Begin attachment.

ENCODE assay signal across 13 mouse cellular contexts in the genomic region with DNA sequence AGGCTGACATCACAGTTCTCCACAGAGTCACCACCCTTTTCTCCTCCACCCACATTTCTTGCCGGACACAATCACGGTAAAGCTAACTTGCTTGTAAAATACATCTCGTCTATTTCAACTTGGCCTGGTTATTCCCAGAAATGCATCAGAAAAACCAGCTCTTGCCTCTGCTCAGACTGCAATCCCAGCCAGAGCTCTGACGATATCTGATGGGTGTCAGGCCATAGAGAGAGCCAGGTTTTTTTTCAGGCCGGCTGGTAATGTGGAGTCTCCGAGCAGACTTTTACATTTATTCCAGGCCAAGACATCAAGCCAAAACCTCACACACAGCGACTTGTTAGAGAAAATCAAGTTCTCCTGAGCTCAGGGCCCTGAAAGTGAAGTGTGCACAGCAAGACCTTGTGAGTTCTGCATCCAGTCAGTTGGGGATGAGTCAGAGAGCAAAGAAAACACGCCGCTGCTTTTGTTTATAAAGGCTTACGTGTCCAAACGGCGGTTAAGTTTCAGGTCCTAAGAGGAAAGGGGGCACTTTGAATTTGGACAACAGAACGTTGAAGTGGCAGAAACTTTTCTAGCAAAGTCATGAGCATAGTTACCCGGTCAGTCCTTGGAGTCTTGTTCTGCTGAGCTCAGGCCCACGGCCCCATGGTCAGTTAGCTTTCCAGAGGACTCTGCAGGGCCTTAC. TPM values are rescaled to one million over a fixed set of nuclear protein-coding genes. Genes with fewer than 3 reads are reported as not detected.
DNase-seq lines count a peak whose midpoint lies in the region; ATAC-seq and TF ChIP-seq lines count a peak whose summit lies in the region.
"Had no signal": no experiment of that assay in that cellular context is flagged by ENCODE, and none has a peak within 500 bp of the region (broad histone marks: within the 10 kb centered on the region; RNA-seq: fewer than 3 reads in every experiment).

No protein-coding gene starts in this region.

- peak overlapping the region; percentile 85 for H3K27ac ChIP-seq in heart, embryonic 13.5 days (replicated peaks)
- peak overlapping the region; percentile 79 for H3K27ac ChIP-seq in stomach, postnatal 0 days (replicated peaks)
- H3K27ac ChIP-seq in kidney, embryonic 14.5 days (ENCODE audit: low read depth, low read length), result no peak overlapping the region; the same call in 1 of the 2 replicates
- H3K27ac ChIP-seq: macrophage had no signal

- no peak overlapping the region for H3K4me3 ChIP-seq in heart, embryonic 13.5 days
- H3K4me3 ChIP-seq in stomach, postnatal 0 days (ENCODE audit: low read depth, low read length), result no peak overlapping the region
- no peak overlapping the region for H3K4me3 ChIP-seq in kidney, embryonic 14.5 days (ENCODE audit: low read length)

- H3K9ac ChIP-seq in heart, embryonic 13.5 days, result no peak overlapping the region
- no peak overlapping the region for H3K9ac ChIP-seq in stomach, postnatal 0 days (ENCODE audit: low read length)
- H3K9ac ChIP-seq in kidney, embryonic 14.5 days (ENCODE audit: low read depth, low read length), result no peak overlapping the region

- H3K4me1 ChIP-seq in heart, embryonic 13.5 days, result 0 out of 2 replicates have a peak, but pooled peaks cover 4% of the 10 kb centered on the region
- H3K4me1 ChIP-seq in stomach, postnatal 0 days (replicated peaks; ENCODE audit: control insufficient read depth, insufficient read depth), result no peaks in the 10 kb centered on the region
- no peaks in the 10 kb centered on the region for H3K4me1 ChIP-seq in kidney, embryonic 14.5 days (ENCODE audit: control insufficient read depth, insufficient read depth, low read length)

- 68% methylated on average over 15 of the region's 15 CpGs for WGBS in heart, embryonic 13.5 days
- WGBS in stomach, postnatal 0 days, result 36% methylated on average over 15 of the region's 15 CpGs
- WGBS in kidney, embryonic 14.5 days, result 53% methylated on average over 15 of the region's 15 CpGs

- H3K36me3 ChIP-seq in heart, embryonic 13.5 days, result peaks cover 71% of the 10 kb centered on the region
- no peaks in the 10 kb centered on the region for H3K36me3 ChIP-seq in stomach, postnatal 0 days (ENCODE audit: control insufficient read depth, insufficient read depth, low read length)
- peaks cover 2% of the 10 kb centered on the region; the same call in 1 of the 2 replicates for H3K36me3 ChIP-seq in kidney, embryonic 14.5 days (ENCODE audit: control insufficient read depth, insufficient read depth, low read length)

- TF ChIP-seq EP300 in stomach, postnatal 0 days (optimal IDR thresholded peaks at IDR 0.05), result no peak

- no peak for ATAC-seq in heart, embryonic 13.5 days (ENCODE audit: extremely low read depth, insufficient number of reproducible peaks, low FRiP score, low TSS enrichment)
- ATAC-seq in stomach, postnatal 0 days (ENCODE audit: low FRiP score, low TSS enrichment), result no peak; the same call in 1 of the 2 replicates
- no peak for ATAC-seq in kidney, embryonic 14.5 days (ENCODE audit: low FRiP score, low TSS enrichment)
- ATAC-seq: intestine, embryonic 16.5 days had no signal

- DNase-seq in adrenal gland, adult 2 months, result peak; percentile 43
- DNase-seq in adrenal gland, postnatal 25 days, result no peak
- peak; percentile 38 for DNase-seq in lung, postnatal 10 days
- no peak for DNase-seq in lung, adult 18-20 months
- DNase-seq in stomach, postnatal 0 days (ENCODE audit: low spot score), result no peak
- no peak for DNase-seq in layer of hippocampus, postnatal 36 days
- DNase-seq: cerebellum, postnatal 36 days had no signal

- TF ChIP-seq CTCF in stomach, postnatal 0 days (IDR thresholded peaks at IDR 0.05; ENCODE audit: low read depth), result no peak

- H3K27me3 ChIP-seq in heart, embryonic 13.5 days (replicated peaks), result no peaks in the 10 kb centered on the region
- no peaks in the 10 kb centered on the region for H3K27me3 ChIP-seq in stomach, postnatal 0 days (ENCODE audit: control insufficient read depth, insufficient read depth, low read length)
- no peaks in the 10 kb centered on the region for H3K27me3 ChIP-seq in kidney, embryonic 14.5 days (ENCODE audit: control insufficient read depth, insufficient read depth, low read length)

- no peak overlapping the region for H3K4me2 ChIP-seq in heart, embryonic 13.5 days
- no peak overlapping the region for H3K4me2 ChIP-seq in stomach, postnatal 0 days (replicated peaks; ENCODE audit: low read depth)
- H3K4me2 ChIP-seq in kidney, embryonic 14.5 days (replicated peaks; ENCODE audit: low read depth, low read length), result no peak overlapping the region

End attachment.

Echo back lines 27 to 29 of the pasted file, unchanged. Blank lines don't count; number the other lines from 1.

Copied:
- no peak for ATAC-seq in kidney, embryonic 14.5 days (ENCODE audit: low FRiP score, low TSS enrichment)
- ATAC-seq: intestine, embryonic 16.5 days had no signal

- DNase-seq in adrenal gland, adult 2 months, result peak; percentile 43